Golden Beet Pickle


I usually post only one recipe a week but my backlog of recipes is getting a bit long and so I’ll be putting up the occasional bonus recipe post on the weekends for the next couple of months—not every weekend, mind, but 1-2 weekends a month. First up is this recipe for a simple achaar made with golden beets, the milder, sweeter cousin of the more familiar red, the one that is less likely to make you panic the morning after. It has its origins in a carrot-garlic pickle I posted the recipe for back in August. That recipe eventually morphed into one for a combination carrot-red beet achaar that I never got around to posting a recipe for. This is a simpler prep than both of those and may be even tastier. It comes together very quickly and goes well with almost anything. In addition to eating it with dal and rice since making it earlier in the week I’ve been drizzling the “syrup” over pan-seared fish as well. No matter how you eat it I think you’ll enjoy it. And, oh, this is not tested for ph etc. and I wouldn’t suggest that you keep it around forever. This recipe makes one jar that you should store in the fridge and finish within a month. Continue reading

Braised Lamb Belly, Curry Reduction


Back in December I started purchasing lamb and beef from a small farm in southern Minnesota. I’ve previously posted recipes for an oxtail curry made with one of the tails we got from them and also for two curries with lamb shanks (here and here). At my most recent pick-up from them—in a gas station parking lot off Highway 35—I also got a 2 lb pack of lamb bellies. I had not previously known that lamb bellies were a thing. Well, I knew lambs have bellies but I had not encountered this cut before. Still I couldn’t resist it when I knew they carried it. Looking it up when I finally got around to defrosting it to cook I learned that this is probably not a belly cut at all. What part of the lamb it is actually from I’m not sure. What I can tell you though is that it is very good in a braise, which is to say, it is very good given the curry treatment. The broad contours of the recipe are inspired by this one; the flavours etc. here are, of course, squarely North Indian in nature. It makes for a dramatic presentation—the kind of dish you might trot out for a dinner party—but we also enjoyed it for lunch on a weekday. It might seem like a complicated preparation but it actually comes together very easily (you can see most of the steps in the thread I posted on Twitter when I made it). Continue reading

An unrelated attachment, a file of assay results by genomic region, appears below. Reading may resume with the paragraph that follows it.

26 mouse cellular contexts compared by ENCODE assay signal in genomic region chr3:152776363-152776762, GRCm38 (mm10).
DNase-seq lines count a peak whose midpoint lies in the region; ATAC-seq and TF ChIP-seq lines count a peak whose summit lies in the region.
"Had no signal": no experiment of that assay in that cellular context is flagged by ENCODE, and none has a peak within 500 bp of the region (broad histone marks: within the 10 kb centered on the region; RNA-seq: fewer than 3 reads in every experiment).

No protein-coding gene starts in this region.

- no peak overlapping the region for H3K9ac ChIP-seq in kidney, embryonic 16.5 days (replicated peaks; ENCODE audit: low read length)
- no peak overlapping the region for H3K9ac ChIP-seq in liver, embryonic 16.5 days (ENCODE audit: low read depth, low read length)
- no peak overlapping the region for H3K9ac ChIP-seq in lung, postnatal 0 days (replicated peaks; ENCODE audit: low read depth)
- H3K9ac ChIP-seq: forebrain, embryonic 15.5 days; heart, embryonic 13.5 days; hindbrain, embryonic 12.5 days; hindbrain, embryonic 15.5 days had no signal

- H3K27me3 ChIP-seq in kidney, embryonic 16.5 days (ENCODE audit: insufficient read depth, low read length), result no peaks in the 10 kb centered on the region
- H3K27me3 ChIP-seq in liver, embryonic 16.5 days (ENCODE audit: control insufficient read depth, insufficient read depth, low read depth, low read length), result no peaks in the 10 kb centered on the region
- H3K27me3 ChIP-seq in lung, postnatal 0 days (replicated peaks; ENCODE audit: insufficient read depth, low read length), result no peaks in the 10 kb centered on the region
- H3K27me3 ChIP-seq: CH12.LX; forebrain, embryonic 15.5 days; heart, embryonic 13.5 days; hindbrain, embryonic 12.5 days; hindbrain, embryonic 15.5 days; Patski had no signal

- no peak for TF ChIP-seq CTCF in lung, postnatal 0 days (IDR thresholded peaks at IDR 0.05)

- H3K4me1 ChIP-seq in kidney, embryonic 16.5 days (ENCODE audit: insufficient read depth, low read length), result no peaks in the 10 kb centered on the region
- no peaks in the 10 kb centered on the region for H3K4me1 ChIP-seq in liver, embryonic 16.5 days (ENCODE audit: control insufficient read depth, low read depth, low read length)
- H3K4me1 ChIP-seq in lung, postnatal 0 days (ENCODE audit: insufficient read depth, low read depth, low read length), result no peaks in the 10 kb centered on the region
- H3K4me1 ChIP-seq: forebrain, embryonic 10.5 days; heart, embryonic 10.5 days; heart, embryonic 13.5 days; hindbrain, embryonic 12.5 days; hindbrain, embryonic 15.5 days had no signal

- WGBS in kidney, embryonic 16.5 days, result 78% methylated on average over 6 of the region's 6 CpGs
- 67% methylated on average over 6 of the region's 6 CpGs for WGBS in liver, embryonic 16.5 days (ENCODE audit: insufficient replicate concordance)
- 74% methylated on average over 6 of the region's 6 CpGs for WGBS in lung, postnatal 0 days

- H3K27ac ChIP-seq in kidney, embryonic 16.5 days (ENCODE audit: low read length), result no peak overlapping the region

Pork and Squash with Roasted Cumin


Many years ago the top Sichuan restaurant in Los Angeles—which is to say in the San Gabriel Valley, which is to say in the US—was Chung King in Monterey Park. In the early 2000s we ate there almost as often as we now do at Grand Szechuan here in the Twin Cities metro. Indeed, when we left Los Angeles for Boulder in 2003 there was a period when if one of us had to go back to L.A for a few days they were tasked with picking up an order of our favourite dishes the evening before their return, freezing it and bringing it back in their suitcase. We’re not as insane anymore—and, of course, Chung King’s heyday faded long ago, as they moved, lost their chef and closed; and as newer and, let’s face it, even better Sichuan restaurants opened in the SGV (your Chengdu Tastes and your Szechuan Impressions). Why am I going on about Chung King? Well, because on one occasion we saw a special come out of the kitchen and head to another table: it looked like a kabocha squash stuffed with meat. We managed to order one too and it did indeed turn out to be kabocha stuffed with highly spiced ground pork and cooked together. The only other thing I remember clearly is that it was dynamite and that we never had any luck finding it again. Continue reading